Independent Contractor 101: The Benefits and Risks
As you finish with your schooling and move into the world of work, you may be offered the opportunity to work as an independent contractor. With the advent of Lyft, Uber, Doordash, and other on demand services, these freelance positions have been increasing rapidly.
From the smallest startups to the largest multinational corporations, more and more companies are turning to independent contractors to complete projects, lead new divisions and augment their normal staffing. This can be a good deal for the business involved, but is it also a good deal for you?
The answer to that question will depend on a number of factors, from your personality and confidence level to your experience and financial situation. For the right individual, life as an independent contractor is far better than life as an employee. For others, the security of a full-time job is a much better fit. Before you make such an important decision, it is important to weigh the pros and cons of working as an independent contractor.
What is an Independent Contractor?
Being an independent contractor is much different than being and employee, and the distinction is an important one to understand. Independent contractors do not work for the company – they work for themselves. For one thing, instead of a W2 form with withholding, independent contractors receive a 1099 form.
Independent contractors are essentially business owners, even if they are not incorporated as such. They may work in the same offices as traditional employees, and even perform the same tasks, but independent contractors are classified much differently, with all the benefits and drawbacks that entails.
The Advantages of Working as an Independent Contractor
Working as an independent contractor has a number of built-in advantages, and the lifestyle can be very attractive. Here are some of the biggest potential advantages of working as an independent contractor.
- Independence – The independent part of independent contractor is a very big deal, and for those who like to work on their own, a very attractive one.
- Learning New Skills – The typical independent contractor may work at many different companies, learning about new industries and picking up new skills as they go. This ability to updates skills and learn new things is more important than ever before, and one of the biggest benefits of life as an independent contractor.
- Contract Protection – The word contract is part of the independent contractor designation, and the protection that contract provides can be very valuable. Knowing what you are responsible for, and detailing the responsibilities of the other party, is a valuable form of protection, and one that most employees do not have.
- No Tax Withholding – This one can be both a benefit and a drawback depending on your perspective and level of financial savvy. As an independent contractor, you will not be subject to tax withholding, so you will get 100% of what you earn. Keep in mind, however, that you still have to pay taxes – that part is covered in the next section.
- Ownership – The chance to run your own business
- No Micromanaging – Anyone who has ever tried to work with the boss hovering nearby will appreciate this one. When you work as an independent contractor, you can work at your own pace, and generally work with minimal guidance. You will still need to get the work done, but the hovering boss should not be a problem.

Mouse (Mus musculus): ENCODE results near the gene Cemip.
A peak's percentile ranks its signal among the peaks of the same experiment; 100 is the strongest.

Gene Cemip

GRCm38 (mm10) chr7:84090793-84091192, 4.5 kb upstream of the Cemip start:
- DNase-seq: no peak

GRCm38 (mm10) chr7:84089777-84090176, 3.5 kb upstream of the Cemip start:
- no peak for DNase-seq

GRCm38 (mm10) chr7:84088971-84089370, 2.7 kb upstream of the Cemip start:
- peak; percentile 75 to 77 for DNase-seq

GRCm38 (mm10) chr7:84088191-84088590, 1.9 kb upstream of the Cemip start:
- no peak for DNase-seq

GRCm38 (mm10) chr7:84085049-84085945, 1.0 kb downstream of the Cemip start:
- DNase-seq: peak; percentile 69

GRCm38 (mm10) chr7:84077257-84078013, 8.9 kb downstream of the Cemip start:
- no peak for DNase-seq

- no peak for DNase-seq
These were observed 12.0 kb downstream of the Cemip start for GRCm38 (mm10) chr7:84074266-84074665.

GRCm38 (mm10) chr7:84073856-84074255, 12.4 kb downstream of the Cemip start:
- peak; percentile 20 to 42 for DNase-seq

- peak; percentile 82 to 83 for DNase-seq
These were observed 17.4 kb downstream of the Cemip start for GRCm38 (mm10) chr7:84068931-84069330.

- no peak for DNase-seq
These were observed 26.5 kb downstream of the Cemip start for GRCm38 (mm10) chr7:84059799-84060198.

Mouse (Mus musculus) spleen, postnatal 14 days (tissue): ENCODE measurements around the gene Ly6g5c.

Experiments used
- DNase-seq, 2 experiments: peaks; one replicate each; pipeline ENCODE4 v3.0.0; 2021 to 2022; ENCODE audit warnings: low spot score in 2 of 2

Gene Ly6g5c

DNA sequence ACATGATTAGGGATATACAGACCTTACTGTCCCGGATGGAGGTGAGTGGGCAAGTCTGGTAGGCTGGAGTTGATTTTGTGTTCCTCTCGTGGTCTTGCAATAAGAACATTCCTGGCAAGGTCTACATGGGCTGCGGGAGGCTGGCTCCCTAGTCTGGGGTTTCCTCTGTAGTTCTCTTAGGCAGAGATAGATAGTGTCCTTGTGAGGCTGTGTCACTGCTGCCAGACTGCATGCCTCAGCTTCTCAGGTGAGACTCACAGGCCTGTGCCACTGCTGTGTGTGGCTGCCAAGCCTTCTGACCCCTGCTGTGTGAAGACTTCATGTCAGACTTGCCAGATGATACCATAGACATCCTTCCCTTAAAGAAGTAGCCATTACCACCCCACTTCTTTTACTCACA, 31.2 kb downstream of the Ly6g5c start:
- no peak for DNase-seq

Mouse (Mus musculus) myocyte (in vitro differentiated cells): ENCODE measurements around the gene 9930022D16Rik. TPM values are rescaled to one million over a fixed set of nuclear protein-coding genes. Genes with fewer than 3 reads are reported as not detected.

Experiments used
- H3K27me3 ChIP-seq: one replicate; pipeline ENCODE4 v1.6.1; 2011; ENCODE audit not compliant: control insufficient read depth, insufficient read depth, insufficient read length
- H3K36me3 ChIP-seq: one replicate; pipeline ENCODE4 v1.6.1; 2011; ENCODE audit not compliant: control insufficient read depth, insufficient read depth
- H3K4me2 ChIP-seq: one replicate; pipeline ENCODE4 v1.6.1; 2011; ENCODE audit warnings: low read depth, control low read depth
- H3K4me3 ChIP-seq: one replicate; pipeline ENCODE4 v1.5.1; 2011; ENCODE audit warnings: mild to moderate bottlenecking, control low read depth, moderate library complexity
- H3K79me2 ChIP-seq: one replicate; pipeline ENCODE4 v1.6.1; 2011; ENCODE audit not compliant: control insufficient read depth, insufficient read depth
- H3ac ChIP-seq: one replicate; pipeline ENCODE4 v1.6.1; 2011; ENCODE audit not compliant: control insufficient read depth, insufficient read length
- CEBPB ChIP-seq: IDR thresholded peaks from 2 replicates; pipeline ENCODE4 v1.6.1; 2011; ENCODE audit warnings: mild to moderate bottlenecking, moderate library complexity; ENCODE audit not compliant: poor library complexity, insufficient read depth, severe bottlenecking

The Disadvantages of Working as an Independent Contractor
Working as an independent contractor can be an excellent fit for some, but it is not the solution for everyone. There are some significant drawbacks to life as an independent contractor, and those disadvantages are covered below.
- Tax complications – Since withholding is not part of the picture for independent contractors, their tax situations can get pretty complex. As an independent contractor, you will be subject to the self-employment tax, and that could raise your overall tax bill. You will probably need to make estimated tax payments as well, so budgeting becomes even more important.
- No built-in retirement savings – Many employees have access to company-sponsored retirement plans like 401(k) programs, but independent contractors need to make their own arrangements. There are retirement plans for independent contractors, but they can be complicated to set up.
- No guaranteed income – When you work as an independent contractor, the amount you make is solely dependent on how much, and how smart, you work. If you are a hard worker and a shrewd negotiator, you can do very well indeed. If not, you may have trouble making ends meet. You will need to complete your current project, but you will also need to hustle for your next gig.
- The cost of business supplies – Depending on when and where you work, you may have to pick up the cost of the supplies you use. When you work on-site, you will probably have access to basic office supplies, but when you work at home, you will need to provide those essentials for yourself. You can take a deduction for both your home office and your business supplies, but the up-front cost is entirely up to you.
Working as an independent contractor can be a great way to gain flexibility, update your skills and learn about different industries. At the same time, it can be a tax nightmare and a financial uncertainty. In the end, only you can decide if life as an independent contractor is the right choice for your future career.